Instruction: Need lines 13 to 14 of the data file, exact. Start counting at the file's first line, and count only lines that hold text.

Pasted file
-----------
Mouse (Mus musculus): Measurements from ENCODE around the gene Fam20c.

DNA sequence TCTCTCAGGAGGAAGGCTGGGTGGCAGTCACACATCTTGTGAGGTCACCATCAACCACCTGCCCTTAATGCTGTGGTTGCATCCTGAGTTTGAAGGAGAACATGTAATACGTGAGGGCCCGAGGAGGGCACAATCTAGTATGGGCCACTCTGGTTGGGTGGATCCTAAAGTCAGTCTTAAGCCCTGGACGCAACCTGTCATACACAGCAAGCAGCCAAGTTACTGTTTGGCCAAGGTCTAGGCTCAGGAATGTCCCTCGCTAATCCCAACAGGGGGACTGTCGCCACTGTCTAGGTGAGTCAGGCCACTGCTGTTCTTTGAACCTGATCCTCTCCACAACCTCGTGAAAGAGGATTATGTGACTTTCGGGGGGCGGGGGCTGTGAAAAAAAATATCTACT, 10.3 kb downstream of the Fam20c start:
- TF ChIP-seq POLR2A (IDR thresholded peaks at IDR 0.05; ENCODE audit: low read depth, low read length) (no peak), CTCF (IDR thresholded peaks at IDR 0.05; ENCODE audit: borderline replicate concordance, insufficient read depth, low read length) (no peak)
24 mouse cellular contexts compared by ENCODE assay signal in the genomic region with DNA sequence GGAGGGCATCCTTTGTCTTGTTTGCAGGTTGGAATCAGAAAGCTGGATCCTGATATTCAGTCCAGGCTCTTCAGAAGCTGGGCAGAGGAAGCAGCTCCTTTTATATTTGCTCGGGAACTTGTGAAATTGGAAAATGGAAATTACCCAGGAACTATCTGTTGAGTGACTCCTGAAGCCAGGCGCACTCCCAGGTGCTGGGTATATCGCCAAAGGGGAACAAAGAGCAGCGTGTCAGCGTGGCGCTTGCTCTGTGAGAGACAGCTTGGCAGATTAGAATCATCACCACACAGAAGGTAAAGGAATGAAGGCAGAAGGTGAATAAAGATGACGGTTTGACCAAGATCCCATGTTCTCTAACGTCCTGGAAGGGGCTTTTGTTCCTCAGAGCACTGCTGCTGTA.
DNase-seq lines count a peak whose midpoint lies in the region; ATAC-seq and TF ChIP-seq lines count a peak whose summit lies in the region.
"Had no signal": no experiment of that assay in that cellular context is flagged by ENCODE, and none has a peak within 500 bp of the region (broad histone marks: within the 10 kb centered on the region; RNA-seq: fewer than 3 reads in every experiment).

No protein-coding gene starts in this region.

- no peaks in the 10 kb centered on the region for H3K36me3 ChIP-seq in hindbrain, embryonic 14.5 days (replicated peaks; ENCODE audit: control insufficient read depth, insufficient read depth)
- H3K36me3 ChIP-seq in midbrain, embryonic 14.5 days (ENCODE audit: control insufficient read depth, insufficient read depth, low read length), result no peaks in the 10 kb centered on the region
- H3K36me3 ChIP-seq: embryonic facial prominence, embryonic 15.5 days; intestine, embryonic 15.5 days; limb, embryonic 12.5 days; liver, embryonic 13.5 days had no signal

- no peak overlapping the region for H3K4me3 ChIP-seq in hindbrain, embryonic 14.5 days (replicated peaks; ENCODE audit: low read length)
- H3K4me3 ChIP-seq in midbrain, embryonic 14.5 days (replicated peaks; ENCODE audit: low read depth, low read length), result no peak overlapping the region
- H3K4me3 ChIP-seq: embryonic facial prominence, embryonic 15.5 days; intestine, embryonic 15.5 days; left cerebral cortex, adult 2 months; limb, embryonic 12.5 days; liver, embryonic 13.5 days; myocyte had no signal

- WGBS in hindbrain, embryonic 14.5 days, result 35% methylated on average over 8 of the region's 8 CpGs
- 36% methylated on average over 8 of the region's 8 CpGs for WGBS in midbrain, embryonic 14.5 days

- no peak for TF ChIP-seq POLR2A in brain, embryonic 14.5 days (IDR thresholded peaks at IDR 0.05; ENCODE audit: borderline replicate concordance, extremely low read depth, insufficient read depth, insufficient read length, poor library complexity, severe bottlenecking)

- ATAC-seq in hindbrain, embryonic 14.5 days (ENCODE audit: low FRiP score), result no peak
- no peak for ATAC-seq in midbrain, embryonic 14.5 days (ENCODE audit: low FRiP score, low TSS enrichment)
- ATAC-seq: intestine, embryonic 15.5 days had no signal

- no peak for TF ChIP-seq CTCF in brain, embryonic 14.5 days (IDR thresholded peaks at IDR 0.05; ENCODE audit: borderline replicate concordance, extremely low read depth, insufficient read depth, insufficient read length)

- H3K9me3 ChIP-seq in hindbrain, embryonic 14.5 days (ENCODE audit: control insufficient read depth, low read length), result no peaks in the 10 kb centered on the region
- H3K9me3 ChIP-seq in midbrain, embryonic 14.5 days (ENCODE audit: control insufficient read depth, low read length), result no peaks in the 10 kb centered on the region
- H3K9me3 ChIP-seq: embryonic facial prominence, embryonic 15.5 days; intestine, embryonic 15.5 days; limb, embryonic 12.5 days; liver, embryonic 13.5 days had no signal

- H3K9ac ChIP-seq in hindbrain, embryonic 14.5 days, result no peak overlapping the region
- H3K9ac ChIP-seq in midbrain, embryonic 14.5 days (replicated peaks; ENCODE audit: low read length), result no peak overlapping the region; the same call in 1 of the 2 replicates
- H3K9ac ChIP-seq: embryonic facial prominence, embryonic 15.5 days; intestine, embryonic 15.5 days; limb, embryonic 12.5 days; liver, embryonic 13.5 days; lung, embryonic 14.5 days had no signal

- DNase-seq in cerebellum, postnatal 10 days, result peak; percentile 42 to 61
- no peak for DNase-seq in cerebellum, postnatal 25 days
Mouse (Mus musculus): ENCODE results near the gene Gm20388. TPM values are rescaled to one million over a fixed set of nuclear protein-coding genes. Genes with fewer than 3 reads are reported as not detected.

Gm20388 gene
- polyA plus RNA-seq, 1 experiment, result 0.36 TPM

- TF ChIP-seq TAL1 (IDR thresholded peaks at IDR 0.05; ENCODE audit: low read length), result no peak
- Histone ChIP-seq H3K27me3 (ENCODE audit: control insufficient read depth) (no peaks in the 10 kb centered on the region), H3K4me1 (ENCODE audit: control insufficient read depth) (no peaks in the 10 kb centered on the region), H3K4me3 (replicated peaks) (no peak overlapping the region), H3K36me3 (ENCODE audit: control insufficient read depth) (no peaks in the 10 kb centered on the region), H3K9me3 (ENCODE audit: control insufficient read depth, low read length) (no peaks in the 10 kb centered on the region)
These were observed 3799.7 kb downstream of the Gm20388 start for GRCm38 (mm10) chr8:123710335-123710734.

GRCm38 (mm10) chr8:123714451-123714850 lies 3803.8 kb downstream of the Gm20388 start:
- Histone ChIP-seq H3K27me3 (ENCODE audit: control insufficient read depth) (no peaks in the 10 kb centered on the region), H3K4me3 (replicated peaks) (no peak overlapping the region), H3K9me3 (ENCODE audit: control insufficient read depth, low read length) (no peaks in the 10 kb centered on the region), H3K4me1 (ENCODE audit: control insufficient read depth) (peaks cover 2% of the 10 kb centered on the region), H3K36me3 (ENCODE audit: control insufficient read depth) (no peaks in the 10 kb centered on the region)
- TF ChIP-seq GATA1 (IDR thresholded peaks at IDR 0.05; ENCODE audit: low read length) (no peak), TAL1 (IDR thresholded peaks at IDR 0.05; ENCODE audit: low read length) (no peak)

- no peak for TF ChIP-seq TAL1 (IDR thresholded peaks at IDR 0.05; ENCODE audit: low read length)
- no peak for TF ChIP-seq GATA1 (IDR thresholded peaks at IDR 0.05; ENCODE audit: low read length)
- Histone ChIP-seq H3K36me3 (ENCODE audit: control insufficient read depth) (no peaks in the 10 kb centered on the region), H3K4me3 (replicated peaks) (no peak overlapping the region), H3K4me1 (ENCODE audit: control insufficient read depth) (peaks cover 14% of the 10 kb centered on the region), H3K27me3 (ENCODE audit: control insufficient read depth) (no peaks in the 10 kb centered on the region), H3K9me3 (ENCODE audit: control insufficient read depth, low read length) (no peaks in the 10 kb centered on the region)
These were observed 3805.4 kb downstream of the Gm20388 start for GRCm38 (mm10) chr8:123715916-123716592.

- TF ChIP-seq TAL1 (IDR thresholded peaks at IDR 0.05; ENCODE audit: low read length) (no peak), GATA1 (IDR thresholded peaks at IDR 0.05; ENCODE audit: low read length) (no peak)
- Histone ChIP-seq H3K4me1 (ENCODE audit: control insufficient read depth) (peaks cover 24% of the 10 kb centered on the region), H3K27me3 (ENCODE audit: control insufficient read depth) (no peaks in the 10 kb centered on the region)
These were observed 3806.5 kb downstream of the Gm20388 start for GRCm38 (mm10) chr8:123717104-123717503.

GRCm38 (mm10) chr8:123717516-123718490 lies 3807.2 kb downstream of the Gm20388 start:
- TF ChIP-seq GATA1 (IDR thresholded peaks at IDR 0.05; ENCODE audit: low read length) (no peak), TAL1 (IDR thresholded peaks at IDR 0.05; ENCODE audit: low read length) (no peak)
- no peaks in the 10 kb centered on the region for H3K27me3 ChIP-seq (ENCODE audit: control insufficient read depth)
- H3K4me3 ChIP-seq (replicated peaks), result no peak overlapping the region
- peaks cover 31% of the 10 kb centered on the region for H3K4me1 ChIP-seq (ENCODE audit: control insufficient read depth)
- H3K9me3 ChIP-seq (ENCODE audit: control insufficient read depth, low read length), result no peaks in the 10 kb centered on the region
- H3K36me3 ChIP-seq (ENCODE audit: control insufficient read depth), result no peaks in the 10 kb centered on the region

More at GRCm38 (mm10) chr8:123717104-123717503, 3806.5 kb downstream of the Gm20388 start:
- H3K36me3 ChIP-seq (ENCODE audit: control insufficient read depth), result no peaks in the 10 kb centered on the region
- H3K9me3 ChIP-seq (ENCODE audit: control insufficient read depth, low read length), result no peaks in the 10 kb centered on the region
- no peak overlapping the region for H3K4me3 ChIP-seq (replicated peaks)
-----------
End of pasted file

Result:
- H3K4me3 ChIP-seq: embryonic facial prominence, embryonic 15.5 days; intestine, embryonic 15.5 days; left cerebral cortex, adult 2 months; limb, embryonic 12.5 days; liver, embryonic 13.5 days; myocyte had no signal

- WGBS in hindbrain, embryonic 14.5 days, result 35% methylated on average over 8 of the region's 8 CpGs